All category I and II pesticides (as well as some category III pesticides) are designated as "restricted use" chemicals.  These compounds may only be sold to (and used by) people who have been "certified" by an agency of their state government and received a pesticide applicator's license.  This certification process usually involves special training and a written examination.  Only "general use" chemicals may be purchased by the public without a pesticide applicator's license.

    The EPA regulates the safety of our food supply by limiting the residual amount of pesticide (residue) that legally may be present on each agricultural product at harvest.  This maximum limit, called a tolerance, is established through the above process of risk assessment.  Using the dose-response curves found during animal studies of acute and chronic exposure to a pesticide, the EPA determines a level of exposure that should have no observable effect in humans (NOEL = No Observable Effect Level).  To insure a significant margin of safety, the NOEL value is further divided by an "uncertainty factor" (usually about 100) to give a Reference Dose (RfD).  The uncertainty factor is usually higher for pesticides that are more hazardous or may be applied to foods that are consumed in greater quantities by children, older adults, or other "at-risk" populations.  For each agricultural product that will be treated with the insecticide, EPA sets a tolerance (well below the reference dose) based on an ongoing "market basket survey" by the FDA that estimates the types and amounts of foods consumed in the typical American diet.  This process insures that no matter what combination of treated produce is consumed, the intake of a pesticide will never exceed its reference dose.

    Once a tolerance has been issued, the chemical company must submit a label for approval both by the EPA and by state governments where the pesticide will be sold.  The label specifies the commodities on which the pesticide may be used and limits the application rate so residues will not exceed the tolerance.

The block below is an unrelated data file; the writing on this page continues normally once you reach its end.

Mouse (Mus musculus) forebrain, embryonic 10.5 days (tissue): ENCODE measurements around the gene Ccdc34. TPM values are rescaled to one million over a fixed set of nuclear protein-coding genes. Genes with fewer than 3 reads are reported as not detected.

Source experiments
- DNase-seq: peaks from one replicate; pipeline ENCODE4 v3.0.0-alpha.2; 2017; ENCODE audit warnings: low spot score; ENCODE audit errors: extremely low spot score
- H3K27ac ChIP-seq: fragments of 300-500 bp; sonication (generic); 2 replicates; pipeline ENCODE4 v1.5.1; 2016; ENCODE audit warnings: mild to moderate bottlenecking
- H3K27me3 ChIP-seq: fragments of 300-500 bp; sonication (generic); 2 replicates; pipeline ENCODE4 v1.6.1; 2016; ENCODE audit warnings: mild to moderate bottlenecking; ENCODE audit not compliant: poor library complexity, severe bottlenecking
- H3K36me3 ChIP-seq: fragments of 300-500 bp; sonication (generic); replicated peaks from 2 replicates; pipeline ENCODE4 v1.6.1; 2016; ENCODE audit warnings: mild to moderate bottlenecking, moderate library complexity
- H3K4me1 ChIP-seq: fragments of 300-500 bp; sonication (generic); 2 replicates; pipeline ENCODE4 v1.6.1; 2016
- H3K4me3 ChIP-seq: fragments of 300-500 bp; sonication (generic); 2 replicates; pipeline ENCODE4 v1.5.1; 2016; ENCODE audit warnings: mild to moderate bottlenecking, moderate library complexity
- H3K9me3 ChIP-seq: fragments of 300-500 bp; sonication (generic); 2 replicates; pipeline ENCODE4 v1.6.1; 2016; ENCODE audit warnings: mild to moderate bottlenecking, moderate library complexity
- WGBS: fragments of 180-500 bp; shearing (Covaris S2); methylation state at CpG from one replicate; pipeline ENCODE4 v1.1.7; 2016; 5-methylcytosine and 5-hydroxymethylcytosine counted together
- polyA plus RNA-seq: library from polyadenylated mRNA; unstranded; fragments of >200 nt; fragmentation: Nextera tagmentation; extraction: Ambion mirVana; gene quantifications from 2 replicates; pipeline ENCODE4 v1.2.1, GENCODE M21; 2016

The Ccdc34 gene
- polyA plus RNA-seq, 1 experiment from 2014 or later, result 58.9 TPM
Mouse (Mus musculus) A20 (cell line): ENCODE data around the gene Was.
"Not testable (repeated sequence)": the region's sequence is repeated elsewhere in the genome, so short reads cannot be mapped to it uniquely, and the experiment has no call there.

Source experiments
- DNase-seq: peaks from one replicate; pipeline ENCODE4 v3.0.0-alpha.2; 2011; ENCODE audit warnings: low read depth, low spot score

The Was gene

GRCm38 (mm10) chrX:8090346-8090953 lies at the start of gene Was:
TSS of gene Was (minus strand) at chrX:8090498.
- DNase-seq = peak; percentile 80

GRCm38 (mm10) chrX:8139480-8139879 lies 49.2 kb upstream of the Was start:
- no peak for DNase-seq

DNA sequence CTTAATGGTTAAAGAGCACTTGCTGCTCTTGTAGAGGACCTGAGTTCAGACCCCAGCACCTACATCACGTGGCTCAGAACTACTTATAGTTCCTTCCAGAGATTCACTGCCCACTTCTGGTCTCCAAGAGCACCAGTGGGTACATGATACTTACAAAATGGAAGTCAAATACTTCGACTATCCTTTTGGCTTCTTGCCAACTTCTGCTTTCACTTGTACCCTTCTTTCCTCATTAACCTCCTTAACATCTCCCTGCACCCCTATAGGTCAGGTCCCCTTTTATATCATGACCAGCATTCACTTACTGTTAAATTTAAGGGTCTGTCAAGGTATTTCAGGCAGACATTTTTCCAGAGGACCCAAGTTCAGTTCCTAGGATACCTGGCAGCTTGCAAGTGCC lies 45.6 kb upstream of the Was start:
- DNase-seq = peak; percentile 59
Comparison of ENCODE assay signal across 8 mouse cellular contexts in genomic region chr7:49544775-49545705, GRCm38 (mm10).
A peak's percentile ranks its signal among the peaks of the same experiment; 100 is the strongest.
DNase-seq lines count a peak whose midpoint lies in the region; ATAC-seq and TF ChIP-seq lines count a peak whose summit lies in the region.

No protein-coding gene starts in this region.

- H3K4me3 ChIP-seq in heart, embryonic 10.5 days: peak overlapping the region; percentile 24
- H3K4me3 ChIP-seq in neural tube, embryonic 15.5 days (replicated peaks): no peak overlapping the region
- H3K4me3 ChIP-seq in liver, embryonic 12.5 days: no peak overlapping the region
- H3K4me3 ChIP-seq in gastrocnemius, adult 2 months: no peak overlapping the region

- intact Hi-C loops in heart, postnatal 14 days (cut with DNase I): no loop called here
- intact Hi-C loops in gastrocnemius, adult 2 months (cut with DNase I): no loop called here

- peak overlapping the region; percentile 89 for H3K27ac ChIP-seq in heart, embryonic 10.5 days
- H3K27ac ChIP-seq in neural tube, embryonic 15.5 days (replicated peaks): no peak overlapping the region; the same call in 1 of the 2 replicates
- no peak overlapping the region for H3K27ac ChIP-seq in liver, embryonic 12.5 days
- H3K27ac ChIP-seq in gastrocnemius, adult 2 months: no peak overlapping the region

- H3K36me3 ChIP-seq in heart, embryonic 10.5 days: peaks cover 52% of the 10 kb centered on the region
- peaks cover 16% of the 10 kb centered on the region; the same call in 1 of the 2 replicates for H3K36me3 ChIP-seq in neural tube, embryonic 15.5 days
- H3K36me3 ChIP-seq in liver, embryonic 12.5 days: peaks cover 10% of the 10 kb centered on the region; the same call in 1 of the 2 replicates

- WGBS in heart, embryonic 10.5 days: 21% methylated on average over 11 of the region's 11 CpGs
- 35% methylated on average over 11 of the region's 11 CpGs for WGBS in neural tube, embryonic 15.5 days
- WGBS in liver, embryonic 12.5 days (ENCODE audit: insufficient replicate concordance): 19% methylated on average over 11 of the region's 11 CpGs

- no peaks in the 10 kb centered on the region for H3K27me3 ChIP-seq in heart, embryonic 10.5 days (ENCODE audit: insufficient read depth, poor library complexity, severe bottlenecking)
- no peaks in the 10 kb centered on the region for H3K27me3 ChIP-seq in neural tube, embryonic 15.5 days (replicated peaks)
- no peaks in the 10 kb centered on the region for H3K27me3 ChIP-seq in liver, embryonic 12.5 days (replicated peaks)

More about

    Labels and Rates

    Chemical companies must spend millions of dollars in research and development costs to shepherd each new pesticide through the regulatory jungle.  In order for companies to make any money, they must recoup their expenses and return a profit to shareholders before the chemical's patent expires in 17 years.  As a result, there is no incentive to develop products for minor crops or niche markets because the financial return is just too small.  If a pesticide cannot be used on a major crop like corn, wheat, soybeans, or cotton, it will probably never become registered.  Two legislative provisions help to counteract this problem:

    1. Under authority of Section 24(c) of the Federal Insecticide, Fungicide, and Rodenticide Act, state governments may register additional uses of a federally registered pesticide to meet a "special local need".  Such state registrations cut the time, expense, and red tape needed to get a pesticide approved for a regional crop or a local pest problem.  One caveat, however, is that the pesticide must already have a federal label for some other use.
    2. Interregional Research Project No. 4 (the IR-4 Project) is a "minor use pesticides" program.  It is a partnership, established in 1963, between the USDA and the land grant university system to help farmers, agriculture scientists, and Extension personnel conduct research and obtain tolerances for specific pesticide uses on specialty food crops (such as fruits, vegetables, and herbs) and other minor uses (such as floral, nursery, or turf crops).

    Although each "minor crop" is only a small percentage of U.S. agriculture, as a group they represent about 40% of the agricultural acreage and more than $40 billion in annual farm revenue.  That's no small potatoes!